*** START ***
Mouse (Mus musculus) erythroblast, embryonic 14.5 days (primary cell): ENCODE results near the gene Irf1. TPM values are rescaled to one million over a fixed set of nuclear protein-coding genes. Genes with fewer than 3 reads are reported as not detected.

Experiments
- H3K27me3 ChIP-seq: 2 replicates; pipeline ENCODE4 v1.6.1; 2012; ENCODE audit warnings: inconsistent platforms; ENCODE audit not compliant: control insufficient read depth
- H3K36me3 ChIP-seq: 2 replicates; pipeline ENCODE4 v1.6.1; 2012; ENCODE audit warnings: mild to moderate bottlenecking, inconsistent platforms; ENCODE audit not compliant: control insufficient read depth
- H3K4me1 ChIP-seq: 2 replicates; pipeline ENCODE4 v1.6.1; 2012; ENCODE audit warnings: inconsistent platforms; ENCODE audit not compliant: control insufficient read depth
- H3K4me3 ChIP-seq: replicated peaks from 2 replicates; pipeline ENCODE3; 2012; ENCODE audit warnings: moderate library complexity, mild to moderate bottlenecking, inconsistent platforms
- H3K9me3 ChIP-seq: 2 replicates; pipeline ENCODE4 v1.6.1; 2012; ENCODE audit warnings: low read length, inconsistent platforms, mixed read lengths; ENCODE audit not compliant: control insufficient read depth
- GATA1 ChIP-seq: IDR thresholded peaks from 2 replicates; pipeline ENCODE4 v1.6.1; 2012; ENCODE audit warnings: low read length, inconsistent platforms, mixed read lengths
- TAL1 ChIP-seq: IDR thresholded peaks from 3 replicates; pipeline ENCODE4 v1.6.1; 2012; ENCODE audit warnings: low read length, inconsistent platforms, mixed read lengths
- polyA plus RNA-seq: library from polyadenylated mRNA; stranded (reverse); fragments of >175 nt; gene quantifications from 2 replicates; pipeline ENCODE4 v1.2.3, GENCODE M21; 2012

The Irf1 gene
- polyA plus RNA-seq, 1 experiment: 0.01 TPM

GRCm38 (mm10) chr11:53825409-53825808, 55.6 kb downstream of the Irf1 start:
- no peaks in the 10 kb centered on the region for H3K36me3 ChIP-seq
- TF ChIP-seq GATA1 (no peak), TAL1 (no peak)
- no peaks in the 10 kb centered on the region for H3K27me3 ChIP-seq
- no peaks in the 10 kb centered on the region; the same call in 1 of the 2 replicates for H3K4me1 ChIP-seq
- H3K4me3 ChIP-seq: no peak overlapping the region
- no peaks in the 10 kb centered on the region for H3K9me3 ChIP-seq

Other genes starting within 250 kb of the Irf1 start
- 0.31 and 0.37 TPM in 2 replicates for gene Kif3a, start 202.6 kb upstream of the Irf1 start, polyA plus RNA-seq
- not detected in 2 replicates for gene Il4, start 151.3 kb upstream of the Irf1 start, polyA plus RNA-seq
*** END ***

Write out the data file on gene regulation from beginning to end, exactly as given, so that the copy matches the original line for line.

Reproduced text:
Mouse (Mus musculus) erythroblast, embryonic 14.5 days (primary cell): ENCODE results near the gene Irf1. TPM values are rescaled to one million over a fixed set of nuclear protein-coding genes. Genes with fewer than 3 reads are reported as not detected.

Experiments
- H3K27me3 ChIP-seq: 2 replicates; pipeline ENCODE4 v1.6.1; 2012; ENCODE audit warnings: inconsistent platforms; ENCODE audit not compliant: control insufficient read depth
- H3K36me3 ChIP-seq: 2 replicates; pipeline ENCODE4 v1.6.1; 2012; ENCODE audit warnings: mild to moderate bottlenecking, inconsistent platforms; ENCODE audit not compliant: control insufficient read depth
- H3K4me1 ChIP-seq: 2 replicates; pipeline ENCODE4 v1.6.1; 2012; ENCODE audit warnings: inconsistent platforms; ENCODE audit not compliant: control insufficient read depth
- H3K4me3 ChIP-seq: replicated peaks from 2 replicates; pipeline ENCODE3; 2012; ENCODE audit warnings: moderate library complexity, mild to moderate bottlenecking, inconsistent platforms
- H3K9me3 ChIP-seq: 2 replicates; pipeline ENCODE4 v1.6.1; 2012; ENCODE audit warnings: low read length, inconsistent platforms, mixed read lengths; ENCODE audit not compliant: control insufficient read depth
- GATA1 ChIP-seq: IDR thresholded peaks from 2 replicates; pipeline ENCODE4 v1.6.1; 2012; ENCODE audit warnings: low read length, inconsistent platforms, mixed read lengths
- TAL1 ChIP-seq: IDR thresholded peaks from 3 replicates; pipeline ENCODE4 v1.6.1; 2012; ENCODE audit warnings: low read length, inconsistent platforms, mixed read lengths
- polyA plus RNA-seq: library from polyadenylated mRNA; stranded (reverse); fragments of >175 nt; gene quantifications from 2 replicates; pipeline ENCODE4 v1.2.3, GENCODE M21; 2012

The Irf1 gene
- polyA plus RNA-seq, 1 experiment: 0.01 TPM

GRCm38 (mm10) chr11:53825409-53825808, 55.6 kb downstream of the Irf1 start:
- no peaks in the 10 kb centered on the region for H3K36me3 ChIP-seq
- TF ChIP-seq GATA1 (no peak), TAL1 (no peak)
- no peaks in the 10 kb centered on the region for H3K27me3 ChIP-seq
- no peaks in the 10 kb centered on the region; the same call in 1 of the 2 replicates for H3K4me1 ChIP-seq
- H3K4me3 ChIP-seq: no peak overlapping the region
- no peaks in the 10 kb centered on the region for H3K9me3 ChIP-seq

Other genes starting within 250 kb of the Irf1 start
- 0.31 and 0.37 TPM in 2 replicates for gene Kif3a, start 202.6 kb upstream of the Irf1 start, polyA plus RNA-seq
- not detected in 2 replicates for gene Il4, start 151.3 kb upstream of the Irf1 start, polyA plus RNA-seq